I've just finished my first pot, and I do believe on this sunny morning whilst I am working on research, it calls for the brewing of a second.  The Earl might stop by for all I know.

Sunday, April 6, 2014

Cultural Humility or Cultural Competence?

I have been thinking about writing this post since Friday evening when I got home from a workshop.  While to a great extent, my thoughts and emotions on it are quite clear to me, another part of me just felt like it was too daunting to attempt.  It won't let go of me.

The session was "cultural competence" and the presenter/facilitator, who is African American, began by relating her experience with her students: They say "why do we have to keep talking about this again" (emphasis mine).  Cultural competence is the current "buzz word" in helping professions.  I don't think the term is really the best one to use, because it does not convey the idea that becoming competent at working with people from cultures other than one's own is a process, not an outcome.  It is not like going from Mississippi to New York, and at some point, you get there and you are done. 

You could actually kind of sense the people in the session reflecting the students' experience: yeah, you are going to tell us something we have all already been told...again.  (Now granted, there were 2 other sessions people could have opted to attend during that hour, so one might think that there was an interest in the topic, and there might have been.  However, it is important to note also that social workers are required to now have a minimum number of hours of continuing education in cultural diversity and in ethics, so the truth is that folks have to go sometimes in order to meet that requirement.)  My point is not to talk about the cultural competence, however that might be defined, but rather, the cultural denial in the room.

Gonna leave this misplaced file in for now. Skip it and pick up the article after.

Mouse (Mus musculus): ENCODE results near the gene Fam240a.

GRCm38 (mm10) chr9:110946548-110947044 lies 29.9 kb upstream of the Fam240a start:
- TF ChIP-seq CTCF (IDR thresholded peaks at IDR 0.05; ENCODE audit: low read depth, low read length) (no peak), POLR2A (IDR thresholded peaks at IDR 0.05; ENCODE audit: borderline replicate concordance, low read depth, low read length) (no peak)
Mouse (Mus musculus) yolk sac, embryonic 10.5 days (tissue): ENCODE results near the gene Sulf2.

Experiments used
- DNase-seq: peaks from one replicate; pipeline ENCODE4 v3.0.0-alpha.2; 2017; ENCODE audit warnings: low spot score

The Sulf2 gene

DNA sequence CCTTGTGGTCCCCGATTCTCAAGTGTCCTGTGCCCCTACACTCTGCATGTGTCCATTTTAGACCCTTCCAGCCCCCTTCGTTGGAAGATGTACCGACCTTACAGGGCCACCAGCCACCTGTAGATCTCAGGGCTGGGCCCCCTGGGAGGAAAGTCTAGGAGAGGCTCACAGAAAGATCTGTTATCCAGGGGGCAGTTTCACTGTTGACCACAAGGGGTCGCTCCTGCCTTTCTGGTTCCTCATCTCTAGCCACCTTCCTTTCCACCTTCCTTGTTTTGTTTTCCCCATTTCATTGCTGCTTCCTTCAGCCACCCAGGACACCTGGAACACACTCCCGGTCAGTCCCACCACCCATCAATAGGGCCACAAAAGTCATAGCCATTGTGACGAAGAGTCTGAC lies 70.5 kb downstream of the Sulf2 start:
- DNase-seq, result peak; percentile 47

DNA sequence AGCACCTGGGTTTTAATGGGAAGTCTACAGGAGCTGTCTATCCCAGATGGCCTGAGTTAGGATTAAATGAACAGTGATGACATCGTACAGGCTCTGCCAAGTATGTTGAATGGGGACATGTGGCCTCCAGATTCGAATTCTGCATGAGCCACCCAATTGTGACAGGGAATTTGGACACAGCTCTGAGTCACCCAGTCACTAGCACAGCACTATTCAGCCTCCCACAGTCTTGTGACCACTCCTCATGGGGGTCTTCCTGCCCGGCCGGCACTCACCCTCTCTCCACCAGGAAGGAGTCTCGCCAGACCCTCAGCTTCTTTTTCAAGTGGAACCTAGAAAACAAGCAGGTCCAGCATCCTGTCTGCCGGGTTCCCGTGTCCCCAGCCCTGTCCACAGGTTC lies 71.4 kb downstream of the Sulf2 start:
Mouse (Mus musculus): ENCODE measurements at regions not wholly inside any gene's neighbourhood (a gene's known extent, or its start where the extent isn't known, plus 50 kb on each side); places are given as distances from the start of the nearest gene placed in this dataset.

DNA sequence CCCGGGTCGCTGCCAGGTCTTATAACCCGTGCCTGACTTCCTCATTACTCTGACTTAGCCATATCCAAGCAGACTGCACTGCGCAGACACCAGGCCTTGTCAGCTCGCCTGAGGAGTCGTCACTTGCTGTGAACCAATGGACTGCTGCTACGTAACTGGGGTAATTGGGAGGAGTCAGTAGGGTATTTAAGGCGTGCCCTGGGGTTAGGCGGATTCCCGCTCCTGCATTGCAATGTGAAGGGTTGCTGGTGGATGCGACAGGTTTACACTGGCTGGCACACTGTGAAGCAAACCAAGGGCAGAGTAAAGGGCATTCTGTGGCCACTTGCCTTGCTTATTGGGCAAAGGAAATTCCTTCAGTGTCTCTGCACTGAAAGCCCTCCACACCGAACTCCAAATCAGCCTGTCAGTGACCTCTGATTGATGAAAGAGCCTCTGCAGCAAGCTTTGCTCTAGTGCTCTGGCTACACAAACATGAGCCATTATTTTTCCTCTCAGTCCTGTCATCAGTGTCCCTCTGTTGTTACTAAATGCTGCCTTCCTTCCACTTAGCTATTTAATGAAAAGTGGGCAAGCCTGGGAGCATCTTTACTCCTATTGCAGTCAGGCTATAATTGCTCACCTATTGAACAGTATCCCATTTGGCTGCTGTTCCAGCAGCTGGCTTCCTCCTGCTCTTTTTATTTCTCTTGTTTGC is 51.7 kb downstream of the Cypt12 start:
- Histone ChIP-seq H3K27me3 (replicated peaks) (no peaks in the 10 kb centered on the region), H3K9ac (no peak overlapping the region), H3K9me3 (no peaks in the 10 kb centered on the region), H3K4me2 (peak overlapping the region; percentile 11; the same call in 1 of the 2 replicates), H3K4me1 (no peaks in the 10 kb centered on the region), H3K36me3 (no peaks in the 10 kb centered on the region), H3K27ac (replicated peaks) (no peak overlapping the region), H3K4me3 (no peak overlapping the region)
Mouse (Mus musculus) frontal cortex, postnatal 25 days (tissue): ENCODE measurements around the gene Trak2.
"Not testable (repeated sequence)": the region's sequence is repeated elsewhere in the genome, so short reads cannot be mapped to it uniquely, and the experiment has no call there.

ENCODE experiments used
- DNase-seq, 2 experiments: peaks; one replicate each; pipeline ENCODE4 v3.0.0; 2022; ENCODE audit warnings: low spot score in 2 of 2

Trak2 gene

The facilitator said she hoped to have a conversation around this issue, and why it was important, not just present some more factual information.  Competence--in any area--does not result from just absorbing facts and having knowledge, but in developing skills of doing.  While a laudable goal (having a conversation), it would be one difficult to pull off in a diverse and public group of folks, some of whom know each other and some of whom do not.  Whatever your background, we have all been in those "conversations" where 2 or 3 people do all the talking, and it was no different here.